Buzzing listlessly around Washington this week like an overfed mosquito is the idea of reviving what was once called the “human infrastructure” bill, which was then euphemized as Build Back Better, and is now the legislation with no name.
My favorite description of the suite of social welfare and environmental spending came from Politico, which referred to it as Democrats’ “signature spending bill,” as if it were describing an appetizer at Chili’s. The Washington Post was more utilitarian with “a staple element.” Like nitrogen? The Associated Press came close to using the naughty phrase, calling the legislation “a scaled-back version of the economic package that collapsed last year,” but never used the triple-b words.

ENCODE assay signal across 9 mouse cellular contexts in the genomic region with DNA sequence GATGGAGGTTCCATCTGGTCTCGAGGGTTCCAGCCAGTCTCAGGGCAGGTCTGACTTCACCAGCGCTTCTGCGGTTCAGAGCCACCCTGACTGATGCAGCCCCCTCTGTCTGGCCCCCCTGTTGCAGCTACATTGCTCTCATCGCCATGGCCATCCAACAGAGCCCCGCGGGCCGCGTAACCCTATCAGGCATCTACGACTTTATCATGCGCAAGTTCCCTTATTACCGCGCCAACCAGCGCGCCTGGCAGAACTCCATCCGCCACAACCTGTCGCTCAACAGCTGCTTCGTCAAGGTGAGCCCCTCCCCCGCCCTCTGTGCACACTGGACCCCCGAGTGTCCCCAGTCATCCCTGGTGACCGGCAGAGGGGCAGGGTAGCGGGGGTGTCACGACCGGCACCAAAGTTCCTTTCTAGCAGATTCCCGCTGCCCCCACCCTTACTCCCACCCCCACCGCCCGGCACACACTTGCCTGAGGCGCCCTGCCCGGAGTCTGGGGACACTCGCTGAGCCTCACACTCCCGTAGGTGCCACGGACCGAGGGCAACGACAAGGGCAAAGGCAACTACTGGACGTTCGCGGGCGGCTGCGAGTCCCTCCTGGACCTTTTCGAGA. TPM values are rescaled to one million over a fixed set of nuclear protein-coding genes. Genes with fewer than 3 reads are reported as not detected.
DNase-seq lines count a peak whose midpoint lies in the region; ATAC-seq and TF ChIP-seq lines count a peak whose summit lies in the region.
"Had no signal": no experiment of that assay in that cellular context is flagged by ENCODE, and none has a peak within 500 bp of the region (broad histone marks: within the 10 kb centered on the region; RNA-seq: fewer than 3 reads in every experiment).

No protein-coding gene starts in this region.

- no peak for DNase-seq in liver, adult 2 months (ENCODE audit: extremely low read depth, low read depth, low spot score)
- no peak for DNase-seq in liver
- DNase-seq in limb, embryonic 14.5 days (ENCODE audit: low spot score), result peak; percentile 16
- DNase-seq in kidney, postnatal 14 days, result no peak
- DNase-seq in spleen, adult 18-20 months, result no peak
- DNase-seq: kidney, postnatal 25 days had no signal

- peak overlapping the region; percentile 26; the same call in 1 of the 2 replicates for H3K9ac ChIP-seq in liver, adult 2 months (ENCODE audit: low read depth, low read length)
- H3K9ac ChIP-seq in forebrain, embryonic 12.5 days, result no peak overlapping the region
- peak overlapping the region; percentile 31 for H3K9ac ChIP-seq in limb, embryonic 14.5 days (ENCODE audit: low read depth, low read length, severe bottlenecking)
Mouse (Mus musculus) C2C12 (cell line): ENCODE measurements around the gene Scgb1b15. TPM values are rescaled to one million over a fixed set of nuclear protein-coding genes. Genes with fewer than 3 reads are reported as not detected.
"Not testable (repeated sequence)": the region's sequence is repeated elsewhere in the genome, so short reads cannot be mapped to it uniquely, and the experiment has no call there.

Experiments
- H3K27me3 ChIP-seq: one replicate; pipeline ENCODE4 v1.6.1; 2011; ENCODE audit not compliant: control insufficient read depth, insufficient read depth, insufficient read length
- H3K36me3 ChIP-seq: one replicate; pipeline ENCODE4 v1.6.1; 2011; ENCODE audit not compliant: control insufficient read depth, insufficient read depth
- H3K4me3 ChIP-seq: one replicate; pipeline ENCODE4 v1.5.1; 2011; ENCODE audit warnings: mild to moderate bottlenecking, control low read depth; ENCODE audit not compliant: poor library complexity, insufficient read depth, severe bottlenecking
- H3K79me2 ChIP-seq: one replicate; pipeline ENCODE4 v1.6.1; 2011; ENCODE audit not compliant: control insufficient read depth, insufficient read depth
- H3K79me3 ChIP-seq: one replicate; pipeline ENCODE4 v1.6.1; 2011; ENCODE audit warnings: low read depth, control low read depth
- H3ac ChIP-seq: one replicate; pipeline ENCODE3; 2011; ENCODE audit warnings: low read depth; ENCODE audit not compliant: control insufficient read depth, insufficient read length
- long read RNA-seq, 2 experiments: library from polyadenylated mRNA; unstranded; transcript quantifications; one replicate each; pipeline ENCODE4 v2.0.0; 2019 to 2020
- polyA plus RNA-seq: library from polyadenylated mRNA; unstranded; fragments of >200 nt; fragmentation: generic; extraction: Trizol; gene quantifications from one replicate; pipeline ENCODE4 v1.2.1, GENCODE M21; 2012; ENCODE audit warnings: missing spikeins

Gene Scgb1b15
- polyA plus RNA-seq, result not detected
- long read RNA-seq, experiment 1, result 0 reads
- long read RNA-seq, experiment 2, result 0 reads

So what is this thing that Democrats are said to be desperate to pass to “reshape their political fortunes” as “a remedy for a campaign season that so far looks bleak,” and why did “party leaders [take] special care to distance their legislative work even from the name Build Back Better?”
The legislation, whatever you call it now, got shelved before Christmas when Sen. Joe Manchin of West Virginia pulled out of negotiations. The House passed a $1.6 trillion version in November, despite much desperate anger from progressives. The plan originated with Senate Budget Committee Chairman Bernie Sanders’ $7 trillion version, but got cut in half twice as President Biden kept pursuing Manchin and fellow moderate Democrat, Kyrsten Sinema of Arizona, in search of what we were always being told was a “much-needed win.”